Building Trust Accounts: There are several keys to trust accounts. The fastest way to build a trust account is to stop making withdrawals.   You also have to be aware that withdrawals are bigger than deposits. Each trust account is unique. There are two ways of viewing a trust account: your way and their way. What is a deposit in one person’s account may be a withdrawal from another person’s account.

1. Talk Straight

Say what is on your mind. Don’t hide your agenda. When we talk straight, we tell the truth and leave the right impression. Most employees don't think their bosses communicate honestly. This creates a trust tax. This causes speed to go down and costs to go up. We spend entirely too much time trying to decipher truth from spin.
Straight talk needs to be paired with tact. There is no excuse for being so blunt that you hurt feelings and destroy relationships. Tact is a skill that can be learned and when coupled with straight talk, will build Relationship Trust.

2. Demonstrate Respect

The principle behind demonstrating respect is the value of the individual. The behavior is acting out the Golden Rule. Almost every culture and religion recognizes the value of the Golden Rule. We should treat people the way we want to be treated.   Our actions should show we care. They should be sincere. People will notice if an action is motivated by a lesser reason or an impure value. Respect is demonstrated in the “little” things we do daily.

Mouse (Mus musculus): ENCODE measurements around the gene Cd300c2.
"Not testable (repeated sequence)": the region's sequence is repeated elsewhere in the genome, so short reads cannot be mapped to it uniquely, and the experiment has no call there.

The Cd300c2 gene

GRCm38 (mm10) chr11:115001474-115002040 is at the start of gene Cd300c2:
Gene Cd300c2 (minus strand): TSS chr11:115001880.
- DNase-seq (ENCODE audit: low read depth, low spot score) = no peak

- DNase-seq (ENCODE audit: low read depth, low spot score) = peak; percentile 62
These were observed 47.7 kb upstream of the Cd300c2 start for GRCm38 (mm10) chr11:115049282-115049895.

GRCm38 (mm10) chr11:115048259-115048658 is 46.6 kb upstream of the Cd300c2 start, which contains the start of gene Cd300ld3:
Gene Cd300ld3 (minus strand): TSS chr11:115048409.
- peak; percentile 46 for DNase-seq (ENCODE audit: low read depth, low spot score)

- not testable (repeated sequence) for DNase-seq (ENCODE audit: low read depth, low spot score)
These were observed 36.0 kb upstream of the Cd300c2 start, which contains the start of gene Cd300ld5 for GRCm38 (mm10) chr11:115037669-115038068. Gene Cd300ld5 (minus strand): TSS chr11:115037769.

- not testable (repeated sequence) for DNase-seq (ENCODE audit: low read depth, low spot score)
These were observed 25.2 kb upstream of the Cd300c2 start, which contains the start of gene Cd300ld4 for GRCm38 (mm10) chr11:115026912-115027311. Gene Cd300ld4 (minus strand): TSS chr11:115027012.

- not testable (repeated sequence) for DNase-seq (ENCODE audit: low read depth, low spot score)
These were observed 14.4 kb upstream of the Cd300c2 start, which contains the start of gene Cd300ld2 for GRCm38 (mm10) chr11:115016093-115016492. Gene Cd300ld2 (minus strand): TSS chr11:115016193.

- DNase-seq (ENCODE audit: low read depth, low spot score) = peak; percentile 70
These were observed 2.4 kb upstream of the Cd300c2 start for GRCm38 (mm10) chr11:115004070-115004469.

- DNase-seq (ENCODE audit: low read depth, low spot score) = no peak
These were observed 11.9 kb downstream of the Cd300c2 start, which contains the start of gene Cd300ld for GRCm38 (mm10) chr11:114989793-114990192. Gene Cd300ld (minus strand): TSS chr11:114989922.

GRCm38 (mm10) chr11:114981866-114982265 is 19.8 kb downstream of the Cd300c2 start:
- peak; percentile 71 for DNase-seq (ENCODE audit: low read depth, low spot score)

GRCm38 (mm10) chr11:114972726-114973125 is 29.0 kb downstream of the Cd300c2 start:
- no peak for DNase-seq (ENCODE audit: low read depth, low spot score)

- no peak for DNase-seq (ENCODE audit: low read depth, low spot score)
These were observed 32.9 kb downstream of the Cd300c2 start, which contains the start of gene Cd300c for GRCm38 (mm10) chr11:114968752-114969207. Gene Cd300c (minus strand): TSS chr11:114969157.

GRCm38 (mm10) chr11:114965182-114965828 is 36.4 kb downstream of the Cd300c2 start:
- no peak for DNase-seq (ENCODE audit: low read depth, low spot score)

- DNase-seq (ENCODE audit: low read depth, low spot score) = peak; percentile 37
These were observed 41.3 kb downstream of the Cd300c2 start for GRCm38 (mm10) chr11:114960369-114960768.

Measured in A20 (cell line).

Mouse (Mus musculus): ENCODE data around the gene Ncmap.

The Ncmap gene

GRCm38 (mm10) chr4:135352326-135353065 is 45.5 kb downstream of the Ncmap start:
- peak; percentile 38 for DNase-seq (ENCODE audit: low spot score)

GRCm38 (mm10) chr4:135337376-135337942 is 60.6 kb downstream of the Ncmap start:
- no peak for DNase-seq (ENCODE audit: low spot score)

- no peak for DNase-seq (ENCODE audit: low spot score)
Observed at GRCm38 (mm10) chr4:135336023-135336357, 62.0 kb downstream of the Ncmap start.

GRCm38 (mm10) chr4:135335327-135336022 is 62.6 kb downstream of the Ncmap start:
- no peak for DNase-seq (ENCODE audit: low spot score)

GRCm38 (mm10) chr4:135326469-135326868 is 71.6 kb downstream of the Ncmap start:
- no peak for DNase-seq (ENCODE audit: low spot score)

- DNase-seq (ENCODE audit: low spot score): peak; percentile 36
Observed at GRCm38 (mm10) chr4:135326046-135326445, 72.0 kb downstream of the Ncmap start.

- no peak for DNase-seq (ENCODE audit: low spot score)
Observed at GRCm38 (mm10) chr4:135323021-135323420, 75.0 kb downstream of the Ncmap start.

3. Create Transparency

Tell the truth in a way that can be verified. Transparency is based on principles of honesty, openness, integrity and authenticity. It is based on doing things in the open where all can see.

Part of transparency is sharing information. If ever in question, err on the side of disclosure. Rollin King, founder of Southwest Airlines states, “We adopted the philosophy that we wouldn’t hide anything, not any of our problems, from the employees.” That’s transparency.

4. Right Wrongs